Academic journal article Philological Quarterly

Reading Romance in Late Medieval England: The Case of the Middle English Ipomedon

Academic journal article Philological Quarterly

Reading Romance in Late Medieval England: The Case of the Middle English Ipomedon

Article excerpt

Along with the text's materiality, the reading modality constitutes an external variable that defines the reception of the literary work, and thus its signification. Despite its relevance, however, we often universalize our reading practices and assume that texts, both modern and medieval, have been conceived for silent and solitary readers with the same intellectual priorities as ours. This paradigm has proved so prevalent that it is even imposed when there are unequivocal indications that other reception modalities were intended by the author. (1)

As Roger Chartier recommends, "we need to stress that reading is a practice with multiple differentiations varying with time and milieu, and that the signification of a text also depends on the way it is read." (2) Consequently, any attempt to ascertain how medieval texts were perceived and interpreted by contemporary audiences needs to inscribe their reading in its corresponding cultural matrix, since reading is a socially and historically embedded activity.

Taking such methodological considerations into account this essay begins by delineating the socio-historical context for the reading of romances, and then inquires into the reading practices in late medieval England. Next, I place in this cultural framework the reading of a specific romance--the Middle English versions of Ipomedon (3)--in order to identify and interpret the reading styles by which contemporary audiences apprehended these texts. In so doing, this paper will examine the circumstances for the composition and transmission of the various instantiations of the romance using Coleman's ethnographic method.


As a socially framed practice, reading is susceptible to ideological changes defining those texts that are "worth reading," and those which are morally deleterious. (4) The social projection of the Middle English romances and their popularity made them vulnerable to moralizing and officious voices, whose discourse would evolve in rime from the committed acceptance of romances to their rejection and later condemnation. The author of the Cursor Mundi, a clerical text composed in English for the edification of the laity around 1300, appeals in the prologue to the public of romances, readers and auditors of stories of Arthur, Gawain, Kay, Tristram, and Isumbras among others (see lines 1-20), showing respect for their diversion when he admits that "to rede and here ilkan ys prest, / pe pynges pat ham likes best." (5) This is a rhetorical trick with which to attract more adherents, as the Cursor Mundi aires at conveying the Church's message more accessibly to those unschooled in Latin, for which purpose the author opts consciously for the English vernacular: (6)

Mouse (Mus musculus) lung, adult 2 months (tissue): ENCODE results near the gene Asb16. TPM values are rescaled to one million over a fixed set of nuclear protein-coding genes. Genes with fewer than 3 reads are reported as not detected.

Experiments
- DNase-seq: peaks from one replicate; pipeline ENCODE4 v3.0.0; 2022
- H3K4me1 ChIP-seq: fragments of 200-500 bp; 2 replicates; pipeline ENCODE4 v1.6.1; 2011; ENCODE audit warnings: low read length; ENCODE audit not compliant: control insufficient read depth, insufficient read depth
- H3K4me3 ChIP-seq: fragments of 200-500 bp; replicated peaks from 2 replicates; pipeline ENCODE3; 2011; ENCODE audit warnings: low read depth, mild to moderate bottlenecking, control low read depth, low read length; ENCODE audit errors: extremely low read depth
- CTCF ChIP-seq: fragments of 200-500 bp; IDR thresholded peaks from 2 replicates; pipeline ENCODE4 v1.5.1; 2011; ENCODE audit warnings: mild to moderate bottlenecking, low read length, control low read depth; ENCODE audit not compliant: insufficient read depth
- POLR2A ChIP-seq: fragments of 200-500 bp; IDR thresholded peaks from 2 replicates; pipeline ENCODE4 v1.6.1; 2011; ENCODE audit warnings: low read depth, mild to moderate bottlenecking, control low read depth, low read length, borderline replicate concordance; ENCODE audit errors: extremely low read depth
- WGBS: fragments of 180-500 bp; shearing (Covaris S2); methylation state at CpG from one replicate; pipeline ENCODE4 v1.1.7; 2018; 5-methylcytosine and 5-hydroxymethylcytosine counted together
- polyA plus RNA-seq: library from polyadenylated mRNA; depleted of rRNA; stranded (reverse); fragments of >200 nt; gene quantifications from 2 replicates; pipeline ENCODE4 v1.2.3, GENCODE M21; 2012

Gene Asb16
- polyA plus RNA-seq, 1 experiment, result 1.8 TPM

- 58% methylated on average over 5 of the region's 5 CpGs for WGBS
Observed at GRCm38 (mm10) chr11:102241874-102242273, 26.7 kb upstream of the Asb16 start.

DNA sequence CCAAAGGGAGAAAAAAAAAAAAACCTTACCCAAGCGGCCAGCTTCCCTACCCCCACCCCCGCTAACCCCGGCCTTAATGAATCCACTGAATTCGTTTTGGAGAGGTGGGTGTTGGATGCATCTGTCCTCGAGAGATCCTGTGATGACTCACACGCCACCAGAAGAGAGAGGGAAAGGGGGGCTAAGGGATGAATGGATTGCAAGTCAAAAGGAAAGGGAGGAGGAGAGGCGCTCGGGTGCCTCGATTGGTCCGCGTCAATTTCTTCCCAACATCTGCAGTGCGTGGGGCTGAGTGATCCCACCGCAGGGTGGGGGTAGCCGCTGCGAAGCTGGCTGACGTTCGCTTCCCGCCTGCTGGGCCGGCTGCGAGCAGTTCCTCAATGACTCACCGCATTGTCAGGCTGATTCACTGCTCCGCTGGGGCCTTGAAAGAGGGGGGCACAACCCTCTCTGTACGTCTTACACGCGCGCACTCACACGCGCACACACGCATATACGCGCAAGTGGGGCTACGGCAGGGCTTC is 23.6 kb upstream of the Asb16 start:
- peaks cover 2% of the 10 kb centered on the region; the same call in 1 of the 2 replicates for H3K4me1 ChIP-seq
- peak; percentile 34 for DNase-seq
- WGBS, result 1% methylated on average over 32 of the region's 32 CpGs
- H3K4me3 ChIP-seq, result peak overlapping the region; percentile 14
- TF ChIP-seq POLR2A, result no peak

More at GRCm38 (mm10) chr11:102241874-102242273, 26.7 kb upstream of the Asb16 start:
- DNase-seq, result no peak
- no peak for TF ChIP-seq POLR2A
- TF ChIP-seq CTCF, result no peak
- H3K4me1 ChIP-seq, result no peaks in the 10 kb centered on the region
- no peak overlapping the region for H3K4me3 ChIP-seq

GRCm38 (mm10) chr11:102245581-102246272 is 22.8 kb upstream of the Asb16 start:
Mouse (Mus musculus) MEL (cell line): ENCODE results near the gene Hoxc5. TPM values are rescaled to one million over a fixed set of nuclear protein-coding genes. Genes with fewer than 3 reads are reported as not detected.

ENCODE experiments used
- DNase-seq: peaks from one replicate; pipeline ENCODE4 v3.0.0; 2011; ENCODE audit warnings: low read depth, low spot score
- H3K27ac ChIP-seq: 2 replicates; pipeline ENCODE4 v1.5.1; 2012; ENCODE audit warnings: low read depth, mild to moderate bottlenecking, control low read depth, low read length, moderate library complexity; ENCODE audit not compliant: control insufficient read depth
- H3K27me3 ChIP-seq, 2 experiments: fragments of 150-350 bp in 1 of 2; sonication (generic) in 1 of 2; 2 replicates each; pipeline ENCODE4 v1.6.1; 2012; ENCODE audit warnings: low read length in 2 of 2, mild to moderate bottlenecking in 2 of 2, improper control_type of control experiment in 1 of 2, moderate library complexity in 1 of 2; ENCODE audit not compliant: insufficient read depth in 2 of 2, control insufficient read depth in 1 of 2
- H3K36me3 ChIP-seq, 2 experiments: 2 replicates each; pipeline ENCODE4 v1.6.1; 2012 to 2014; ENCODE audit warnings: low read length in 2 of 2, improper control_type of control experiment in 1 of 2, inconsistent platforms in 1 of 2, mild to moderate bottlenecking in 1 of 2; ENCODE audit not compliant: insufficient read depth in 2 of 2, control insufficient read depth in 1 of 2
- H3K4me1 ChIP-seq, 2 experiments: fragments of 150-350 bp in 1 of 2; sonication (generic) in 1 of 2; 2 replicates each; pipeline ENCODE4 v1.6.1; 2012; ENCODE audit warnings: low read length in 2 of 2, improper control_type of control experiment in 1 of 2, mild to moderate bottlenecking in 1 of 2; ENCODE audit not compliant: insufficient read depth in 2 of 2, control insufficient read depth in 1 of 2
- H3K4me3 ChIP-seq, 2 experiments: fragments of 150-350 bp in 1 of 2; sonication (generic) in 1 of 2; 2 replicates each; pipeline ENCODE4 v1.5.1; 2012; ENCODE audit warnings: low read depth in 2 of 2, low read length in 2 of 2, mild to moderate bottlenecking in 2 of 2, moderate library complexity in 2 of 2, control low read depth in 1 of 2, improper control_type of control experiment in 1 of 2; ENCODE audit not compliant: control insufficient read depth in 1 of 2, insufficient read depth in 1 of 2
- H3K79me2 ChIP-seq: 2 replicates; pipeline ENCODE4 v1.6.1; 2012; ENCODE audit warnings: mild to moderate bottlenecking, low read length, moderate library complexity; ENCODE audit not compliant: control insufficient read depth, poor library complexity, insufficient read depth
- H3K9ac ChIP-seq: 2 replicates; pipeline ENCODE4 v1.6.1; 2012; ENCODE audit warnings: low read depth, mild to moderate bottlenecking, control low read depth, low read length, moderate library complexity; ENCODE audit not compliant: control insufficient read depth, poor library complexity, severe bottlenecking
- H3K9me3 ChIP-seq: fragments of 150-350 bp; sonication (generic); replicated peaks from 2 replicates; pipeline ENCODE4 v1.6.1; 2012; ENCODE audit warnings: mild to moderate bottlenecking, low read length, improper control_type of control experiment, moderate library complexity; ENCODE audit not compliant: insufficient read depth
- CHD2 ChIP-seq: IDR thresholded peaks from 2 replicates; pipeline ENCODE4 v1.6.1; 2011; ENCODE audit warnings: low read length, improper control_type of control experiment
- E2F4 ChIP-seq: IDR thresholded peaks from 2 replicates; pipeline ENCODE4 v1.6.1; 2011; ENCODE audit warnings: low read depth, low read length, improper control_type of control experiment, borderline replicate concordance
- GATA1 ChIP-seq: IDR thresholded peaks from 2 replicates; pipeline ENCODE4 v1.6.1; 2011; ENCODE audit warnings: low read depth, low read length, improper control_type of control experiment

pis ilke boke ys translate
   vn-til Ingeles tonge to rede
   for pe loue of englis lede
   englis lede of engelande
   pe commune for til vnderstande.


Furthermore, he adopts a format reminiscent of the romances and with more inviting resonances for ordinary people than the standard pulpit idiom: "per-fore sum gestes wil I. shawe" (115). This fragment acknowledges the success of romantic narratives in captivating wide audiences, and rather than criticizing it, tries to apply the same formula that has granted the Middle English romances their popularity.

Half a century later the York ecclesiastical administrator William of Nassington, in the introduction to his Speculum Vitae, expresses a more critical opinion about romances, embracing the ideological discourse of official morality:

   I warne yow ferst at pe begynnyng,
   I wil make no veyn spekyng
   Of dedes of armes ne of amours,
   Os don mynstreles and oper gestours

   Al pow it mowe som men like,

   I thenke my spekeng schal not be;
   For I holde pat nowht bot vanyte.
   Bot pis schal be my spekyng:
   We speke of most nedful thyng,
   Pat sykerest is for soule and lyf
   Of man and womman, maiden and wyf. … 
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